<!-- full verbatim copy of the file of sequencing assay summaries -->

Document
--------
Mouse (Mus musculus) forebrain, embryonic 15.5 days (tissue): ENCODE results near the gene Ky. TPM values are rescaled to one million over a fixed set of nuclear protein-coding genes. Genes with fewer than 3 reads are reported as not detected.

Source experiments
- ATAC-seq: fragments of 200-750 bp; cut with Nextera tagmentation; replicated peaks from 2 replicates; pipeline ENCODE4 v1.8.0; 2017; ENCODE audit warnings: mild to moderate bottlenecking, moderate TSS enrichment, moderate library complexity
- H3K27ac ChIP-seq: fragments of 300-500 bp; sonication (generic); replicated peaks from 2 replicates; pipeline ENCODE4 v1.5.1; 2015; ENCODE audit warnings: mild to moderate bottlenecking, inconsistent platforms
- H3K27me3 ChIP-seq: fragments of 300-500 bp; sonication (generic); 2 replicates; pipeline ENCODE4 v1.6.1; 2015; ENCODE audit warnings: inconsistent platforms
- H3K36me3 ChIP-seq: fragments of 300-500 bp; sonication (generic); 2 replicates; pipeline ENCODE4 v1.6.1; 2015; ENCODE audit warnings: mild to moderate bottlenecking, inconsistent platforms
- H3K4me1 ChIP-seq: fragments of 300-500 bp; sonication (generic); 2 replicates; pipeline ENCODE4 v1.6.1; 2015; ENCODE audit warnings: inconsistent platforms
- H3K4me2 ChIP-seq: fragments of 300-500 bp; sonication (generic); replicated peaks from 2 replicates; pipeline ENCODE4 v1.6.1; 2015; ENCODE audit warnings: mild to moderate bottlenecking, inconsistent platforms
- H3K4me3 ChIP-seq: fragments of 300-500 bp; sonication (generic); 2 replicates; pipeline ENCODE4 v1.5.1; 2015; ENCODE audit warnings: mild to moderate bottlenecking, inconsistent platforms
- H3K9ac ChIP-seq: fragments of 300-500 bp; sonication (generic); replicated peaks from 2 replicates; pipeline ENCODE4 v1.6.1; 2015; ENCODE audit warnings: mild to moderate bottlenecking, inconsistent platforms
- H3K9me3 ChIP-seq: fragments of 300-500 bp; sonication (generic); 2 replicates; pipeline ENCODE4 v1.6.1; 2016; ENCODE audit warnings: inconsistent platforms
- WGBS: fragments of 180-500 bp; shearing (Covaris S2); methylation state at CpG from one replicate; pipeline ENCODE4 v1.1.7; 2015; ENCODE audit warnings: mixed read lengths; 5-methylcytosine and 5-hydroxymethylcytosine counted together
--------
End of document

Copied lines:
Mouse (Mus musculus) forebrain, embryonic 15.5 days (tissue): ENCODE results near the gene Ky. TPM values are rescaled to one million over a fixed set of nuclear protein-coding genes. Genes with fewer than 3 reads are reported as not detected.

Source experiments
- ATAC-seq: fragments of 200-750 bp; cut with Nextera tagmentation; replicated peaks from 2 replicates; pipeline ENCODE4 v1.8.0; 2017; ENCODE audit warnings: mild to moderate bottlenecking, moderate TSS enrichment, moderate library complexity
- H3K27ac ChIP-seq: fragments of 300-500 bp; sonication (generic); replicated peaks from 2 replicates; pipeline ENCODE4 v1.5.1; 2015; ENCODE audit warnings: mild to moderate bottlenecking, inconsistent platforms
- H3K27me3 ChIP-seq: fragments of 300-500 bp; sonication (generic); 2 replicates; pipeline ENCODE4 v1.6.1; 2015; ENCODE audit warnings: inconsistent platforms
- H3K36me3 ChIP-seq: fragments of 300-500 bp; sonication (generic); 2 replicates; pipeline ENCODE4 v1.6.1; 2015; ENCODE audit warnings: mild to moderate bottlenecking, inconsistent platforms
- H3K4me1 ChIP-seq: fragments of 300-500 bp; sonication (generic); 2 replicates; pipeline ENCODE4 v1.6.1; 2015; ENCODE audit warnings: inconsistent platforms
- H3K4me2 ChIP-seq: fragments of 300-500 bp; sonication (generic); replicated peaks from 2 replicates; pipeline ENCODE4 v1.6.1; 2015; ENCODE audit warnings: mild to moderate bottlenecking, inconsistent platforms
- H3K4me3 ChIP-seq: fragments of 300-500 bp; sonication (generic); 2 replicates; pipeline ENCODE4 v1.5.1; 2015; ENCODE audit warnings: mild to moderate bottlenecking, inconsistent platforms
- H3K9ac ChIP-seq: fragments of 300-500 bp; sonication (generic); replicated peaks from 2 replicates; pipeline ENCODE4 v1.6.1; 2015; ENCODE audit warnings: mild to moderate bottlenecking, inconsistent platforms
- H3K9me3 ChIP-seq: fragments of 300-500 bp; sonication (generic); 2 replicates; pipeline ENCODE4 v1.6.1; 2016; ENCODE audit warnings: inconsistent platforms
- WGBS: fragments of 180-500 bp; shearing (Covaris S2); methylation state at CpG from one replicate; pipeline ENCODE4 v1.1.7; 2015; ENCODE audit warnings: mixed read lengths; 5-methylcytosine and 5-hydroxymethylcytosine counted together